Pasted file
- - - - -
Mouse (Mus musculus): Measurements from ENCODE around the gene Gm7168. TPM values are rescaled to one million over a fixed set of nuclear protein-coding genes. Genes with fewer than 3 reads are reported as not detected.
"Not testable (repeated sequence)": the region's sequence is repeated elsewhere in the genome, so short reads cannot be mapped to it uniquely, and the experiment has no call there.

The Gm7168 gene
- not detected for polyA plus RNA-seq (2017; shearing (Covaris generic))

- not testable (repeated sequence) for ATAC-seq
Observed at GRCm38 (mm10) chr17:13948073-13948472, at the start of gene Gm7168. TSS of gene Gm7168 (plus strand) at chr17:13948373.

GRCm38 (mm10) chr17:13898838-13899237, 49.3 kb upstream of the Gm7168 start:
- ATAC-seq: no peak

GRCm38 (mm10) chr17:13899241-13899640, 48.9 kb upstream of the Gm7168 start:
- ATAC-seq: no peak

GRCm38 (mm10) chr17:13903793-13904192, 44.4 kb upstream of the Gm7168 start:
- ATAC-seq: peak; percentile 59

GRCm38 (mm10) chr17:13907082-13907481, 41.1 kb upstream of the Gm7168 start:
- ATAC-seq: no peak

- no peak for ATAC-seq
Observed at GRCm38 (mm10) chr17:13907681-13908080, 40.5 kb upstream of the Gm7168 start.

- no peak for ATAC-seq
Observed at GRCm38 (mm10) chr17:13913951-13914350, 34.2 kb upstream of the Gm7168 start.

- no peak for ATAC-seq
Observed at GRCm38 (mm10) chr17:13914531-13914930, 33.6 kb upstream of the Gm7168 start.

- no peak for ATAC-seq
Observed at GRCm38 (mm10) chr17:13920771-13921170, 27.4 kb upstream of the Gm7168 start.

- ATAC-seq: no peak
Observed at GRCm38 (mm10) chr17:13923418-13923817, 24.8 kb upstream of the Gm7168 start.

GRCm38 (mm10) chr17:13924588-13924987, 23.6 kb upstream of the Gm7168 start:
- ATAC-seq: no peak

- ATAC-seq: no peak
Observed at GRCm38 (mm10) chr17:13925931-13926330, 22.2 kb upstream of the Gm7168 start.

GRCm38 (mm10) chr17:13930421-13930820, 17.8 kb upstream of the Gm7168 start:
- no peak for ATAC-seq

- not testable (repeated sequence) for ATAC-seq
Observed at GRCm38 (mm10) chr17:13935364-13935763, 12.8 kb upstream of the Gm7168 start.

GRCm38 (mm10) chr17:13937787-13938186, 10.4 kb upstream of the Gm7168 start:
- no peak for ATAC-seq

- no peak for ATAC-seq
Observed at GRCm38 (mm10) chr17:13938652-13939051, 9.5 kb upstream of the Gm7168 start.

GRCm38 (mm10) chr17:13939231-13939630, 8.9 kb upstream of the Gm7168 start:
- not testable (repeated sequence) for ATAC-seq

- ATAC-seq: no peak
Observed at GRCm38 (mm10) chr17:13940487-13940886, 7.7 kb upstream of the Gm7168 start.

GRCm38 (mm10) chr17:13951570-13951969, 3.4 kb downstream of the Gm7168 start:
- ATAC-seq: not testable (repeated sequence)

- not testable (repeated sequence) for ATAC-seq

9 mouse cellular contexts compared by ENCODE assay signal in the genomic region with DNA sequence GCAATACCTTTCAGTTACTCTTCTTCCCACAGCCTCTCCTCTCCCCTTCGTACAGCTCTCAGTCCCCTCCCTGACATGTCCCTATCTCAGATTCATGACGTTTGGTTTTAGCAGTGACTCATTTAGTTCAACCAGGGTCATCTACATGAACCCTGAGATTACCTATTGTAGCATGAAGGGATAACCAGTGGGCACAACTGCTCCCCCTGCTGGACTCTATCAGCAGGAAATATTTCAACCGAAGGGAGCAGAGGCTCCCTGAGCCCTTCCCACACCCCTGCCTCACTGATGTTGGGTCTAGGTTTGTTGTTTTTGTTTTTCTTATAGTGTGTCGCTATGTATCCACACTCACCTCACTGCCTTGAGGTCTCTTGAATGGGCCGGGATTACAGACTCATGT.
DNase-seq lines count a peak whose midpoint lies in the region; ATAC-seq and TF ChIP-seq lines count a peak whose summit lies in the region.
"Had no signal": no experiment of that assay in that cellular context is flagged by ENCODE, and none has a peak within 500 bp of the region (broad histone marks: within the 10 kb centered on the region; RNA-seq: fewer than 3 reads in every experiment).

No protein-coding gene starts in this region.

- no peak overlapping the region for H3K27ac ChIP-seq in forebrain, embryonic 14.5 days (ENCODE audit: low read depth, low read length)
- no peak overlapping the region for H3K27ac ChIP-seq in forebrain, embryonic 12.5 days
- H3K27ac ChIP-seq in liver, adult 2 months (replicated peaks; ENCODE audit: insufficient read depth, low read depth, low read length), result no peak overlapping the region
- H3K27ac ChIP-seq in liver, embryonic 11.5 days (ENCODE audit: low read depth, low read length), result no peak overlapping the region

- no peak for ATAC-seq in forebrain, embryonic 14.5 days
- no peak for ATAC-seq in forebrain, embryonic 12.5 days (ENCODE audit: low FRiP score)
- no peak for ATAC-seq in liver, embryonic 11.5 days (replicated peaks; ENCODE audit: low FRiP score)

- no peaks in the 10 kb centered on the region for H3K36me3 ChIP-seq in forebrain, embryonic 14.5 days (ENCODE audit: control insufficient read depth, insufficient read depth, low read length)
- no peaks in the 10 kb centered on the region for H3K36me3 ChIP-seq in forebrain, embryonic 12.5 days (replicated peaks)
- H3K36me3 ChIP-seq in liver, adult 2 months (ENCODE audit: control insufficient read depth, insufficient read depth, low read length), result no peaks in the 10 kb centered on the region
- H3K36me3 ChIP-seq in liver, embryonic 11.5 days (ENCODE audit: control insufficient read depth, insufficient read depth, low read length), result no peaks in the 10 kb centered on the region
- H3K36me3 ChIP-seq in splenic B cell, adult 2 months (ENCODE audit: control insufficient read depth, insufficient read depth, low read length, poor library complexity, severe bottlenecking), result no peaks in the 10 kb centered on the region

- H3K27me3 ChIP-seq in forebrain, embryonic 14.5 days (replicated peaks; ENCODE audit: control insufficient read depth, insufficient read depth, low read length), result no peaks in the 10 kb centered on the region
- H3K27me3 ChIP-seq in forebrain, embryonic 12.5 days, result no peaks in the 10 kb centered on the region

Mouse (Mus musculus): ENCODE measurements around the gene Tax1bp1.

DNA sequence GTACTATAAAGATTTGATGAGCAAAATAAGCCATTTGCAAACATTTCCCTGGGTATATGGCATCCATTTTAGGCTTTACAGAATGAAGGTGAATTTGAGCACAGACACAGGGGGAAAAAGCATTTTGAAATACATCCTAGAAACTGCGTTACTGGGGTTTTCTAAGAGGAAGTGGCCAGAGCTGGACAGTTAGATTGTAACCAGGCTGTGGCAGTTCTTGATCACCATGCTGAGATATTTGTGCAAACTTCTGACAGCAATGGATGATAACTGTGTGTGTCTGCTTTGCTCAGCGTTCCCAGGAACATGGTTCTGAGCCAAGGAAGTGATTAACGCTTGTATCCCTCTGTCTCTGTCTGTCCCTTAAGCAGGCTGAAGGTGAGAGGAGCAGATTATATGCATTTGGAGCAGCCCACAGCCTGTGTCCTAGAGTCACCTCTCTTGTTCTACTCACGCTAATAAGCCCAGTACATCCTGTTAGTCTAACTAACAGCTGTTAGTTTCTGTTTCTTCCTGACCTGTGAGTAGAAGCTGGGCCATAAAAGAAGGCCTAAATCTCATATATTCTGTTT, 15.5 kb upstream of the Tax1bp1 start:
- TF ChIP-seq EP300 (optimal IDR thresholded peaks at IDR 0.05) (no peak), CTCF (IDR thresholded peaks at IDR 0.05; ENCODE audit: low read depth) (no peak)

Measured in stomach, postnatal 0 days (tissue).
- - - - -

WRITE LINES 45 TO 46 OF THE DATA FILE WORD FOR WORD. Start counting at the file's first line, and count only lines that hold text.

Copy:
DNase-seq lines count a peak whose midpoint lies in the region; ATAC-seq and TF ChIP-seq lines count a peak whose summit lies in the region.
"Had no signal": no experiment of that assay in that cellular context is flagged by ENCODE, and none has a peak within 500 bp of the region (broad histone marks: within the 10 kb centered on the region; RNA-seq: fewer than 3 reads in every experiment).